You don’t have to think ‘big bang’ to think big

History has given intranets a bad name; yet modern iterations of these tools represent an opportunity for Trusts to improve working practices and processes across the estate. Plus, specialist implementations of Microsoft SharePoint like Cloud2’s Hadron 8020 make deployment and the route to ROI faster and pain-free.

It seems like the fragmentation of technology both in the NHS (the demise of NPfIT) and in our lives generally (all those cloud services we like to use) make larger IT propositions look outdated. But there’s a big difference between Big Bang and big ambitions.

Big Bang deployments are indeed out of favour. But deploying lots of small solutions to solve a multitude of discrete problems brings its own constraints. By definition, small tools cannot extend to solve big problems. Simon Hudson, founding Director of healthcare intranet specialists, Cloud2, says, “A bunch of individual, siloed applications has too many limits – the business processes you’re trying to improve become disjointed. Users don’t know where to go to solve their real-world problems, or have to log in many times – often a challenge in NHS IT setups. If the current bed state is in one application and deep clean request forms are in another, it’s a recipe for confusion, error and wasted time.”

This is why one of Cloud2’s NHS clients found themselves struggling with no less than 126 different systems – and all their attendant complexities, maintenance schedules, servers, human resource specialisation requirements and impenetrable user experiences. Instead, says Hudson, “with an enterprise intranet, you get one consistent place to do everything.”

From vision to value

Luckily, creating an enterprise-grade intranet need not be a Big Bang project. Instead, it needs to be a project with vision. Cloud2 Marketing Manager, Ed Tomlinson says, “It’s much better to buy into a platform which solves the problems you’ve got today, but which has the capability of solving the problems you’ll have tomorrow. You don’t have to switch it all on at once, provided you have a coherent vision. Our research shows that intranet projects fail primarily because they are too narrowly focused on ‘phase one’ outcomes, and then fail to scale to the other functions you might really want. SharePoint, Microsoft’s intranet server software, can do practically everything an NHS Trust needs of an intranet; it just demands forethought to extract maximum value”.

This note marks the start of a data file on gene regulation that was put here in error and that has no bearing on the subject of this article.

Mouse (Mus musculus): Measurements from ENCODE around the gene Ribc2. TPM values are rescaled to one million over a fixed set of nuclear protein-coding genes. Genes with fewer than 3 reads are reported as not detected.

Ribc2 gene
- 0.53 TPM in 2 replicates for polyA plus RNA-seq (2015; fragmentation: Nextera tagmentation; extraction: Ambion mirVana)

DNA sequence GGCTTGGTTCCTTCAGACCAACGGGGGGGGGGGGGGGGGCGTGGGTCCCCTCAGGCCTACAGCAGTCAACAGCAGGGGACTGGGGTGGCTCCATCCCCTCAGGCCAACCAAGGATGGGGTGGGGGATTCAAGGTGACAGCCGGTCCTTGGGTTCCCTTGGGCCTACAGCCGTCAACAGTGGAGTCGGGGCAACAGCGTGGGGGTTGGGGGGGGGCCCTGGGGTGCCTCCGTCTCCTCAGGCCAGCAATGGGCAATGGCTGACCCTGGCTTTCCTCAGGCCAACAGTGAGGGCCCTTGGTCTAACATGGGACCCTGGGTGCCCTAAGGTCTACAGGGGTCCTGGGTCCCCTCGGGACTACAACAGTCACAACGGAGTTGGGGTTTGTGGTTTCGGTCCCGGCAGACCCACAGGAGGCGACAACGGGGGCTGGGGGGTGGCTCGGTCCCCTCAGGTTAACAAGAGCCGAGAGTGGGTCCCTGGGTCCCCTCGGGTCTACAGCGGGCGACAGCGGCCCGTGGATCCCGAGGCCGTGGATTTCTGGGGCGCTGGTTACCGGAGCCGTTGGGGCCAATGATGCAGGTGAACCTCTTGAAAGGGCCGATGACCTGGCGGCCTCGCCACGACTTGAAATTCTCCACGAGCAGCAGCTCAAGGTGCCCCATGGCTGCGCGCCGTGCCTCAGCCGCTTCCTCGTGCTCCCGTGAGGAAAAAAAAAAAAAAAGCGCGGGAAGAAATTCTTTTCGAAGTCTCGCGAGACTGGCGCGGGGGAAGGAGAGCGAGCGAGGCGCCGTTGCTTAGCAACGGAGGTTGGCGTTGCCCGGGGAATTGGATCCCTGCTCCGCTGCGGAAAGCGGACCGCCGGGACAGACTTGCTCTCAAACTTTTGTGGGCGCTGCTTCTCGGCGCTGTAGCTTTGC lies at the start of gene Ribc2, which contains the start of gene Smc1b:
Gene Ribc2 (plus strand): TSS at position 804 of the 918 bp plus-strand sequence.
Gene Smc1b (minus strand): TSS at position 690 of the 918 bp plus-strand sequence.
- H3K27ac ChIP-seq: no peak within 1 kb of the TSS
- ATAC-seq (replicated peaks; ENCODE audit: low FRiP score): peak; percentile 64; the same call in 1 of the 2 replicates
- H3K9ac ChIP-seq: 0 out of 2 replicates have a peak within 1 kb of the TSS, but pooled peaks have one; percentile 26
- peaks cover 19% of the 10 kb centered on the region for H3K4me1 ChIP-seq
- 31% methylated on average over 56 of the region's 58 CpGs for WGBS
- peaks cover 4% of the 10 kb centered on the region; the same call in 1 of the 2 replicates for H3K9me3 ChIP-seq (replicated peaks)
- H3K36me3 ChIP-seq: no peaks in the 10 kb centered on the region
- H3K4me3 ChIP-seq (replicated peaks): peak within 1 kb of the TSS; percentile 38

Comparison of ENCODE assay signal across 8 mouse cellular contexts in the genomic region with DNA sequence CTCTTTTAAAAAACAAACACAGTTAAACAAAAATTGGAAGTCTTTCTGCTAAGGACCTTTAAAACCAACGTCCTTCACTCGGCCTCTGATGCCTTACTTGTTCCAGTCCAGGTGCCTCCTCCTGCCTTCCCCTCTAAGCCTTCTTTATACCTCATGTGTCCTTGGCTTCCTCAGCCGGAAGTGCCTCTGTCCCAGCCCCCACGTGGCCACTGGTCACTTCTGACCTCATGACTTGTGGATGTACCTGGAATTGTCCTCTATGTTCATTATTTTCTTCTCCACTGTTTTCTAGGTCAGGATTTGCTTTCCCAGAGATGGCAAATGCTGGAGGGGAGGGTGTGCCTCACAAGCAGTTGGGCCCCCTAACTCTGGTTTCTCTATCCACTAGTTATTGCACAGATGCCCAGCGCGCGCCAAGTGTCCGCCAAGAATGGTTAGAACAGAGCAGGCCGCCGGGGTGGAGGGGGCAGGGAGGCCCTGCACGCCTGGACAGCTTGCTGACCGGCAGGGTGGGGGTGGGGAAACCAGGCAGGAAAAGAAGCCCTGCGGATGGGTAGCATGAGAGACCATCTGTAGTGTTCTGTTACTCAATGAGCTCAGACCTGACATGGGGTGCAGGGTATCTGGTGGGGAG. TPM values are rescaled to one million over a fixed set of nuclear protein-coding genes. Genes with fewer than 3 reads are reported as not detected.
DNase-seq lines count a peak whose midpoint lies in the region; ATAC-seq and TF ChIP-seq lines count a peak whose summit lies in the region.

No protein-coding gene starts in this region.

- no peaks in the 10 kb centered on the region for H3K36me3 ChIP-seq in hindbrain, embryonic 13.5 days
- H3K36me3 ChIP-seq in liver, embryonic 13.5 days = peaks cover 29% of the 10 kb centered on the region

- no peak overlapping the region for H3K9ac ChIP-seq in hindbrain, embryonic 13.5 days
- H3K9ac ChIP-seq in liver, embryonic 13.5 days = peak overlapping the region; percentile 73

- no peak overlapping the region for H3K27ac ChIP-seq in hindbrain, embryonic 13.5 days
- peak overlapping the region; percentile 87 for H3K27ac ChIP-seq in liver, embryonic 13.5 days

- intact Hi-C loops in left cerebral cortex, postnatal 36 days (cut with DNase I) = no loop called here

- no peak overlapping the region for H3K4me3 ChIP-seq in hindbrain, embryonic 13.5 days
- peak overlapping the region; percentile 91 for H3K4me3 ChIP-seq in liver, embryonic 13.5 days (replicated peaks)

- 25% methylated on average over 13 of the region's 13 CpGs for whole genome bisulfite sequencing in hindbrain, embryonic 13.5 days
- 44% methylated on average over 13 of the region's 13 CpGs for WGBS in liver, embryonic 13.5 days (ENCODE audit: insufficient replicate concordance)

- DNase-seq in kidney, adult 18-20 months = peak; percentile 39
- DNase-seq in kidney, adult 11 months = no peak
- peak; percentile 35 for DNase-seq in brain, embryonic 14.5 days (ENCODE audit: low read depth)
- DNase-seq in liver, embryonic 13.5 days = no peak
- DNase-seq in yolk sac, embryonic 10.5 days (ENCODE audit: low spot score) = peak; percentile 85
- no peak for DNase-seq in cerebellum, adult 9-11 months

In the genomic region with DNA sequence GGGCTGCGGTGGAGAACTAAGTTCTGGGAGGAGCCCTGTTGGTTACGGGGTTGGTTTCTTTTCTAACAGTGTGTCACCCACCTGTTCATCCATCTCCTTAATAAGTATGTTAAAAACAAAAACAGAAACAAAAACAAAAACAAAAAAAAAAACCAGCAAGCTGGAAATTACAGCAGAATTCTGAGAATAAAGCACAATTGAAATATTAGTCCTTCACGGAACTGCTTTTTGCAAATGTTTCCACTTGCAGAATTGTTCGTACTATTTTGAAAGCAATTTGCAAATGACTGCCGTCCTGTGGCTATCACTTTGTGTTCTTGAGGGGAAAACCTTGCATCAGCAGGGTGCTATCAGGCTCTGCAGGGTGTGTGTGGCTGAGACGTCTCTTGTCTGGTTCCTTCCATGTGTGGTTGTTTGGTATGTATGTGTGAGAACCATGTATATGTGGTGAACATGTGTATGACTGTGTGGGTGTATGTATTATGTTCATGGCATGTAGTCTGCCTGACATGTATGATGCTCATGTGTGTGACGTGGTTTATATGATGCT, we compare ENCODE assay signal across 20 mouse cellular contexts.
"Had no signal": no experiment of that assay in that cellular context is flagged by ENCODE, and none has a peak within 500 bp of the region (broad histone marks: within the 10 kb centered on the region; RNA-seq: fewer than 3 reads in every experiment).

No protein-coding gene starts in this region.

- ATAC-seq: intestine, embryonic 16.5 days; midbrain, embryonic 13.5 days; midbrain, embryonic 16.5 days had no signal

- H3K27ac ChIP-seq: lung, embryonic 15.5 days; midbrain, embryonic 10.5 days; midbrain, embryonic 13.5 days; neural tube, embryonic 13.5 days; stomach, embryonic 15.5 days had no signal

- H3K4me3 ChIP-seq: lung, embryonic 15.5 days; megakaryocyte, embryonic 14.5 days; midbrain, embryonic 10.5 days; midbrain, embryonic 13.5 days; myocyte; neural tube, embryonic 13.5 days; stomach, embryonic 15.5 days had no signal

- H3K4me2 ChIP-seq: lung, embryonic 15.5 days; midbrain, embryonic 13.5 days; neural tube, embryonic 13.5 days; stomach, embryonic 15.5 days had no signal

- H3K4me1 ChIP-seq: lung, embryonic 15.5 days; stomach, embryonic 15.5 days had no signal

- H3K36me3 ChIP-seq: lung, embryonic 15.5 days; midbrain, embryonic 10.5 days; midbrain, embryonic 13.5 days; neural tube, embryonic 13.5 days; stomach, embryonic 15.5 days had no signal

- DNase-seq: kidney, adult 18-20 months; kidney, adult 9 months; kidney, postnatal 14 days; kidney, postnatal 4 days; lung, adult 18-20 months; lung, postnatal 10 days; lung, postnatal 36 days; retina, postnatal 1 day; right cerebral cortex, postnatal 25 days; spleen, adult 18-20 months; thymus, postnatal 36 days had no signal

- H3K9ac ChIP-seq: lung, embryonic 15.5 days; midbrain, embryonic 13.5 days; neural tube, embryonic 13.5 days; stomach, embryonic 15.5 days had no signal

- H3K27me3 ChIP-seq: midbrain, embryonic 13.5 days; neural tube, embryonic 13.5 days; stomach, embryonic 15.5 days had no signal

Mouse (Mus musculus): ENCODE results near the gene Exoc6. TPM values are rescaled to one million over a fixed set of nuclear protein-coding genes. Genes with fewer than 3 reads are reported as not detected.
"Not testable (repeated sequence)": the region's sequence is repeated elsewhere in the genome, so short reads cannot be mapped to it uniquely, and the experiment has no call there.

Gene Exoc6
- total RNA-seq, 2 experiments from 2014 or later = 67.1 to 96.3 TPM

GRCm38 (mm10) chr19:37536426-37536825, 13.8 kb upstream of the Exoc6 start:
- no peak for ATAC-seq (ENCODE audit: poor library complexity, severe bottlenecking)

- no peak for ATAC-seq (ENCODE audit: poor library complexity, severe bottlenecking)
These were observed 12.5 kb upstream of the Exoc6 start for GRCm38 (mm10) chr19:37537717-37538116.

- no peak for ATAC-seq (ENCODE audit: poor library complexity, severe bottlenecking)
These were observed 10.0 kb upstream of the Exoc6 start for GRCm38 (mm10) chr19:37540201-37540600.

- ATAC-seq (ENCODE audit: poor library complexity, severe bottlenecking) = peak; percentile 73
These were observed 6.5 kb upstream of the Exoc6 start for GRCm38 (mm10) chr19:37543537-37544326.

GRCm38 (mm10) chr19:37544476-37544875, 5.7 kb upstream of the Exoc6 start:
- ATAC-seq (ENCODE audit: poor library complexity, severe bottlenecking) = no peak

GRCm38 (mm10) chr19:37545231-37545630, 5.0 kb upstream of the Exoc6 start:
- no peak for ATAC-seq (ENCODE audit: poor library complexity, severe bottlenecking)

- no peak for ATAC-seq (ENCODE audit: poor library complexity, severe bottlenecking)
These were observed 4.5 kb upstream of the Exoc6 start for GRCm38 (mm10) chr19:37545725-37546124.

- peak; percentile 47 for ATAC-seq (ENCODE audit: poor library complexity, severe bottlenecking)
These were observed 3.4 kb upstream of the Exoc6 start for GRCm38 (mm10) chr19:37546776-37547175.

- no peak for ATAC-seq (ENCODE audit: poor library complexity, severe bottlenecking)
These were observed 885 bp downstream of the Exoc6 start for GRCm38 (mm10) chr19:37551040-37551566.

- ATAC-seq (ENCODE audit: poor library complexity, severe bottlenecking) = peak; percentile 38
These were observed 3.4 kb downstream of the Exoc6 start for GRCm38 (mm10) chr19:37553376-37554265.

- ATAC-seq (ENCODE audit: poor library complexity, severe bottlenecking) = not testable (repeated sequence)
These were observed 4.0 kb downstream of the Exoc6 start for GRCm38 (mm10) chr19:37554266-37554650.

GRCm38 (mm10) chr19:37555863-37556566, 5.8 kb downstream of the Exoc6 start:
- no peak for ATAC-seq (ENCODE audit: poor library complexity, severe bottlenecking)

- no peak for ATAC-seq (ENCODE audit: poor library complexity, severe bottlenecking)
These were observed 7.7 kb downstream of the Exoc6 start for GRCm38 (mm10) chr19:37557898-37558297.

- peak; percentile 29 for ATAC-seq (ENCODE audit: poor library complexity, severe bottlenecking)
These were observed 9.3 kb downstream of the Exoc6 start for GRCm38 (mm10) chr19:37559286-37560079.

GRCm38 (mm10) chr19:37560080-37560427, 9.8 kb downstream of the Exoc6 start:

What that maximum value might look like is much more than the outdated concept of the intranet as a dusty and unloved document repository. Hudson has a clear and programmatic set of deliverables; indeed, he says “if it isn’t doing all these things, then it’s not a proper enterprise  intranet”:

  • Communication: the original role of an intranet, it should be not just a noticeboard, but a source of deep insight, including external information sources and a route to sharing all the knowledge of all the people involved in the Trust.
  • Content: your intranet should include a critical mass of content, from policies and procedures through to full staff contact information and profiles and their working documents. (Tomlinson also points to social network-style profiles as one of the fastest ways to drive engagement on an intranet). It will include powerful search functionality to make all that information usefully available, and forms workflow so that, say, filling in a leave request and then getting it approved by the right person, becomes simple and natural. Finally, to make content creation a controlled process, it should include content lifecycle management with statuses like creation, approval, publication and expiry embedded as defined processes. In this way, the intranet becomes a tool of governance, not just storage.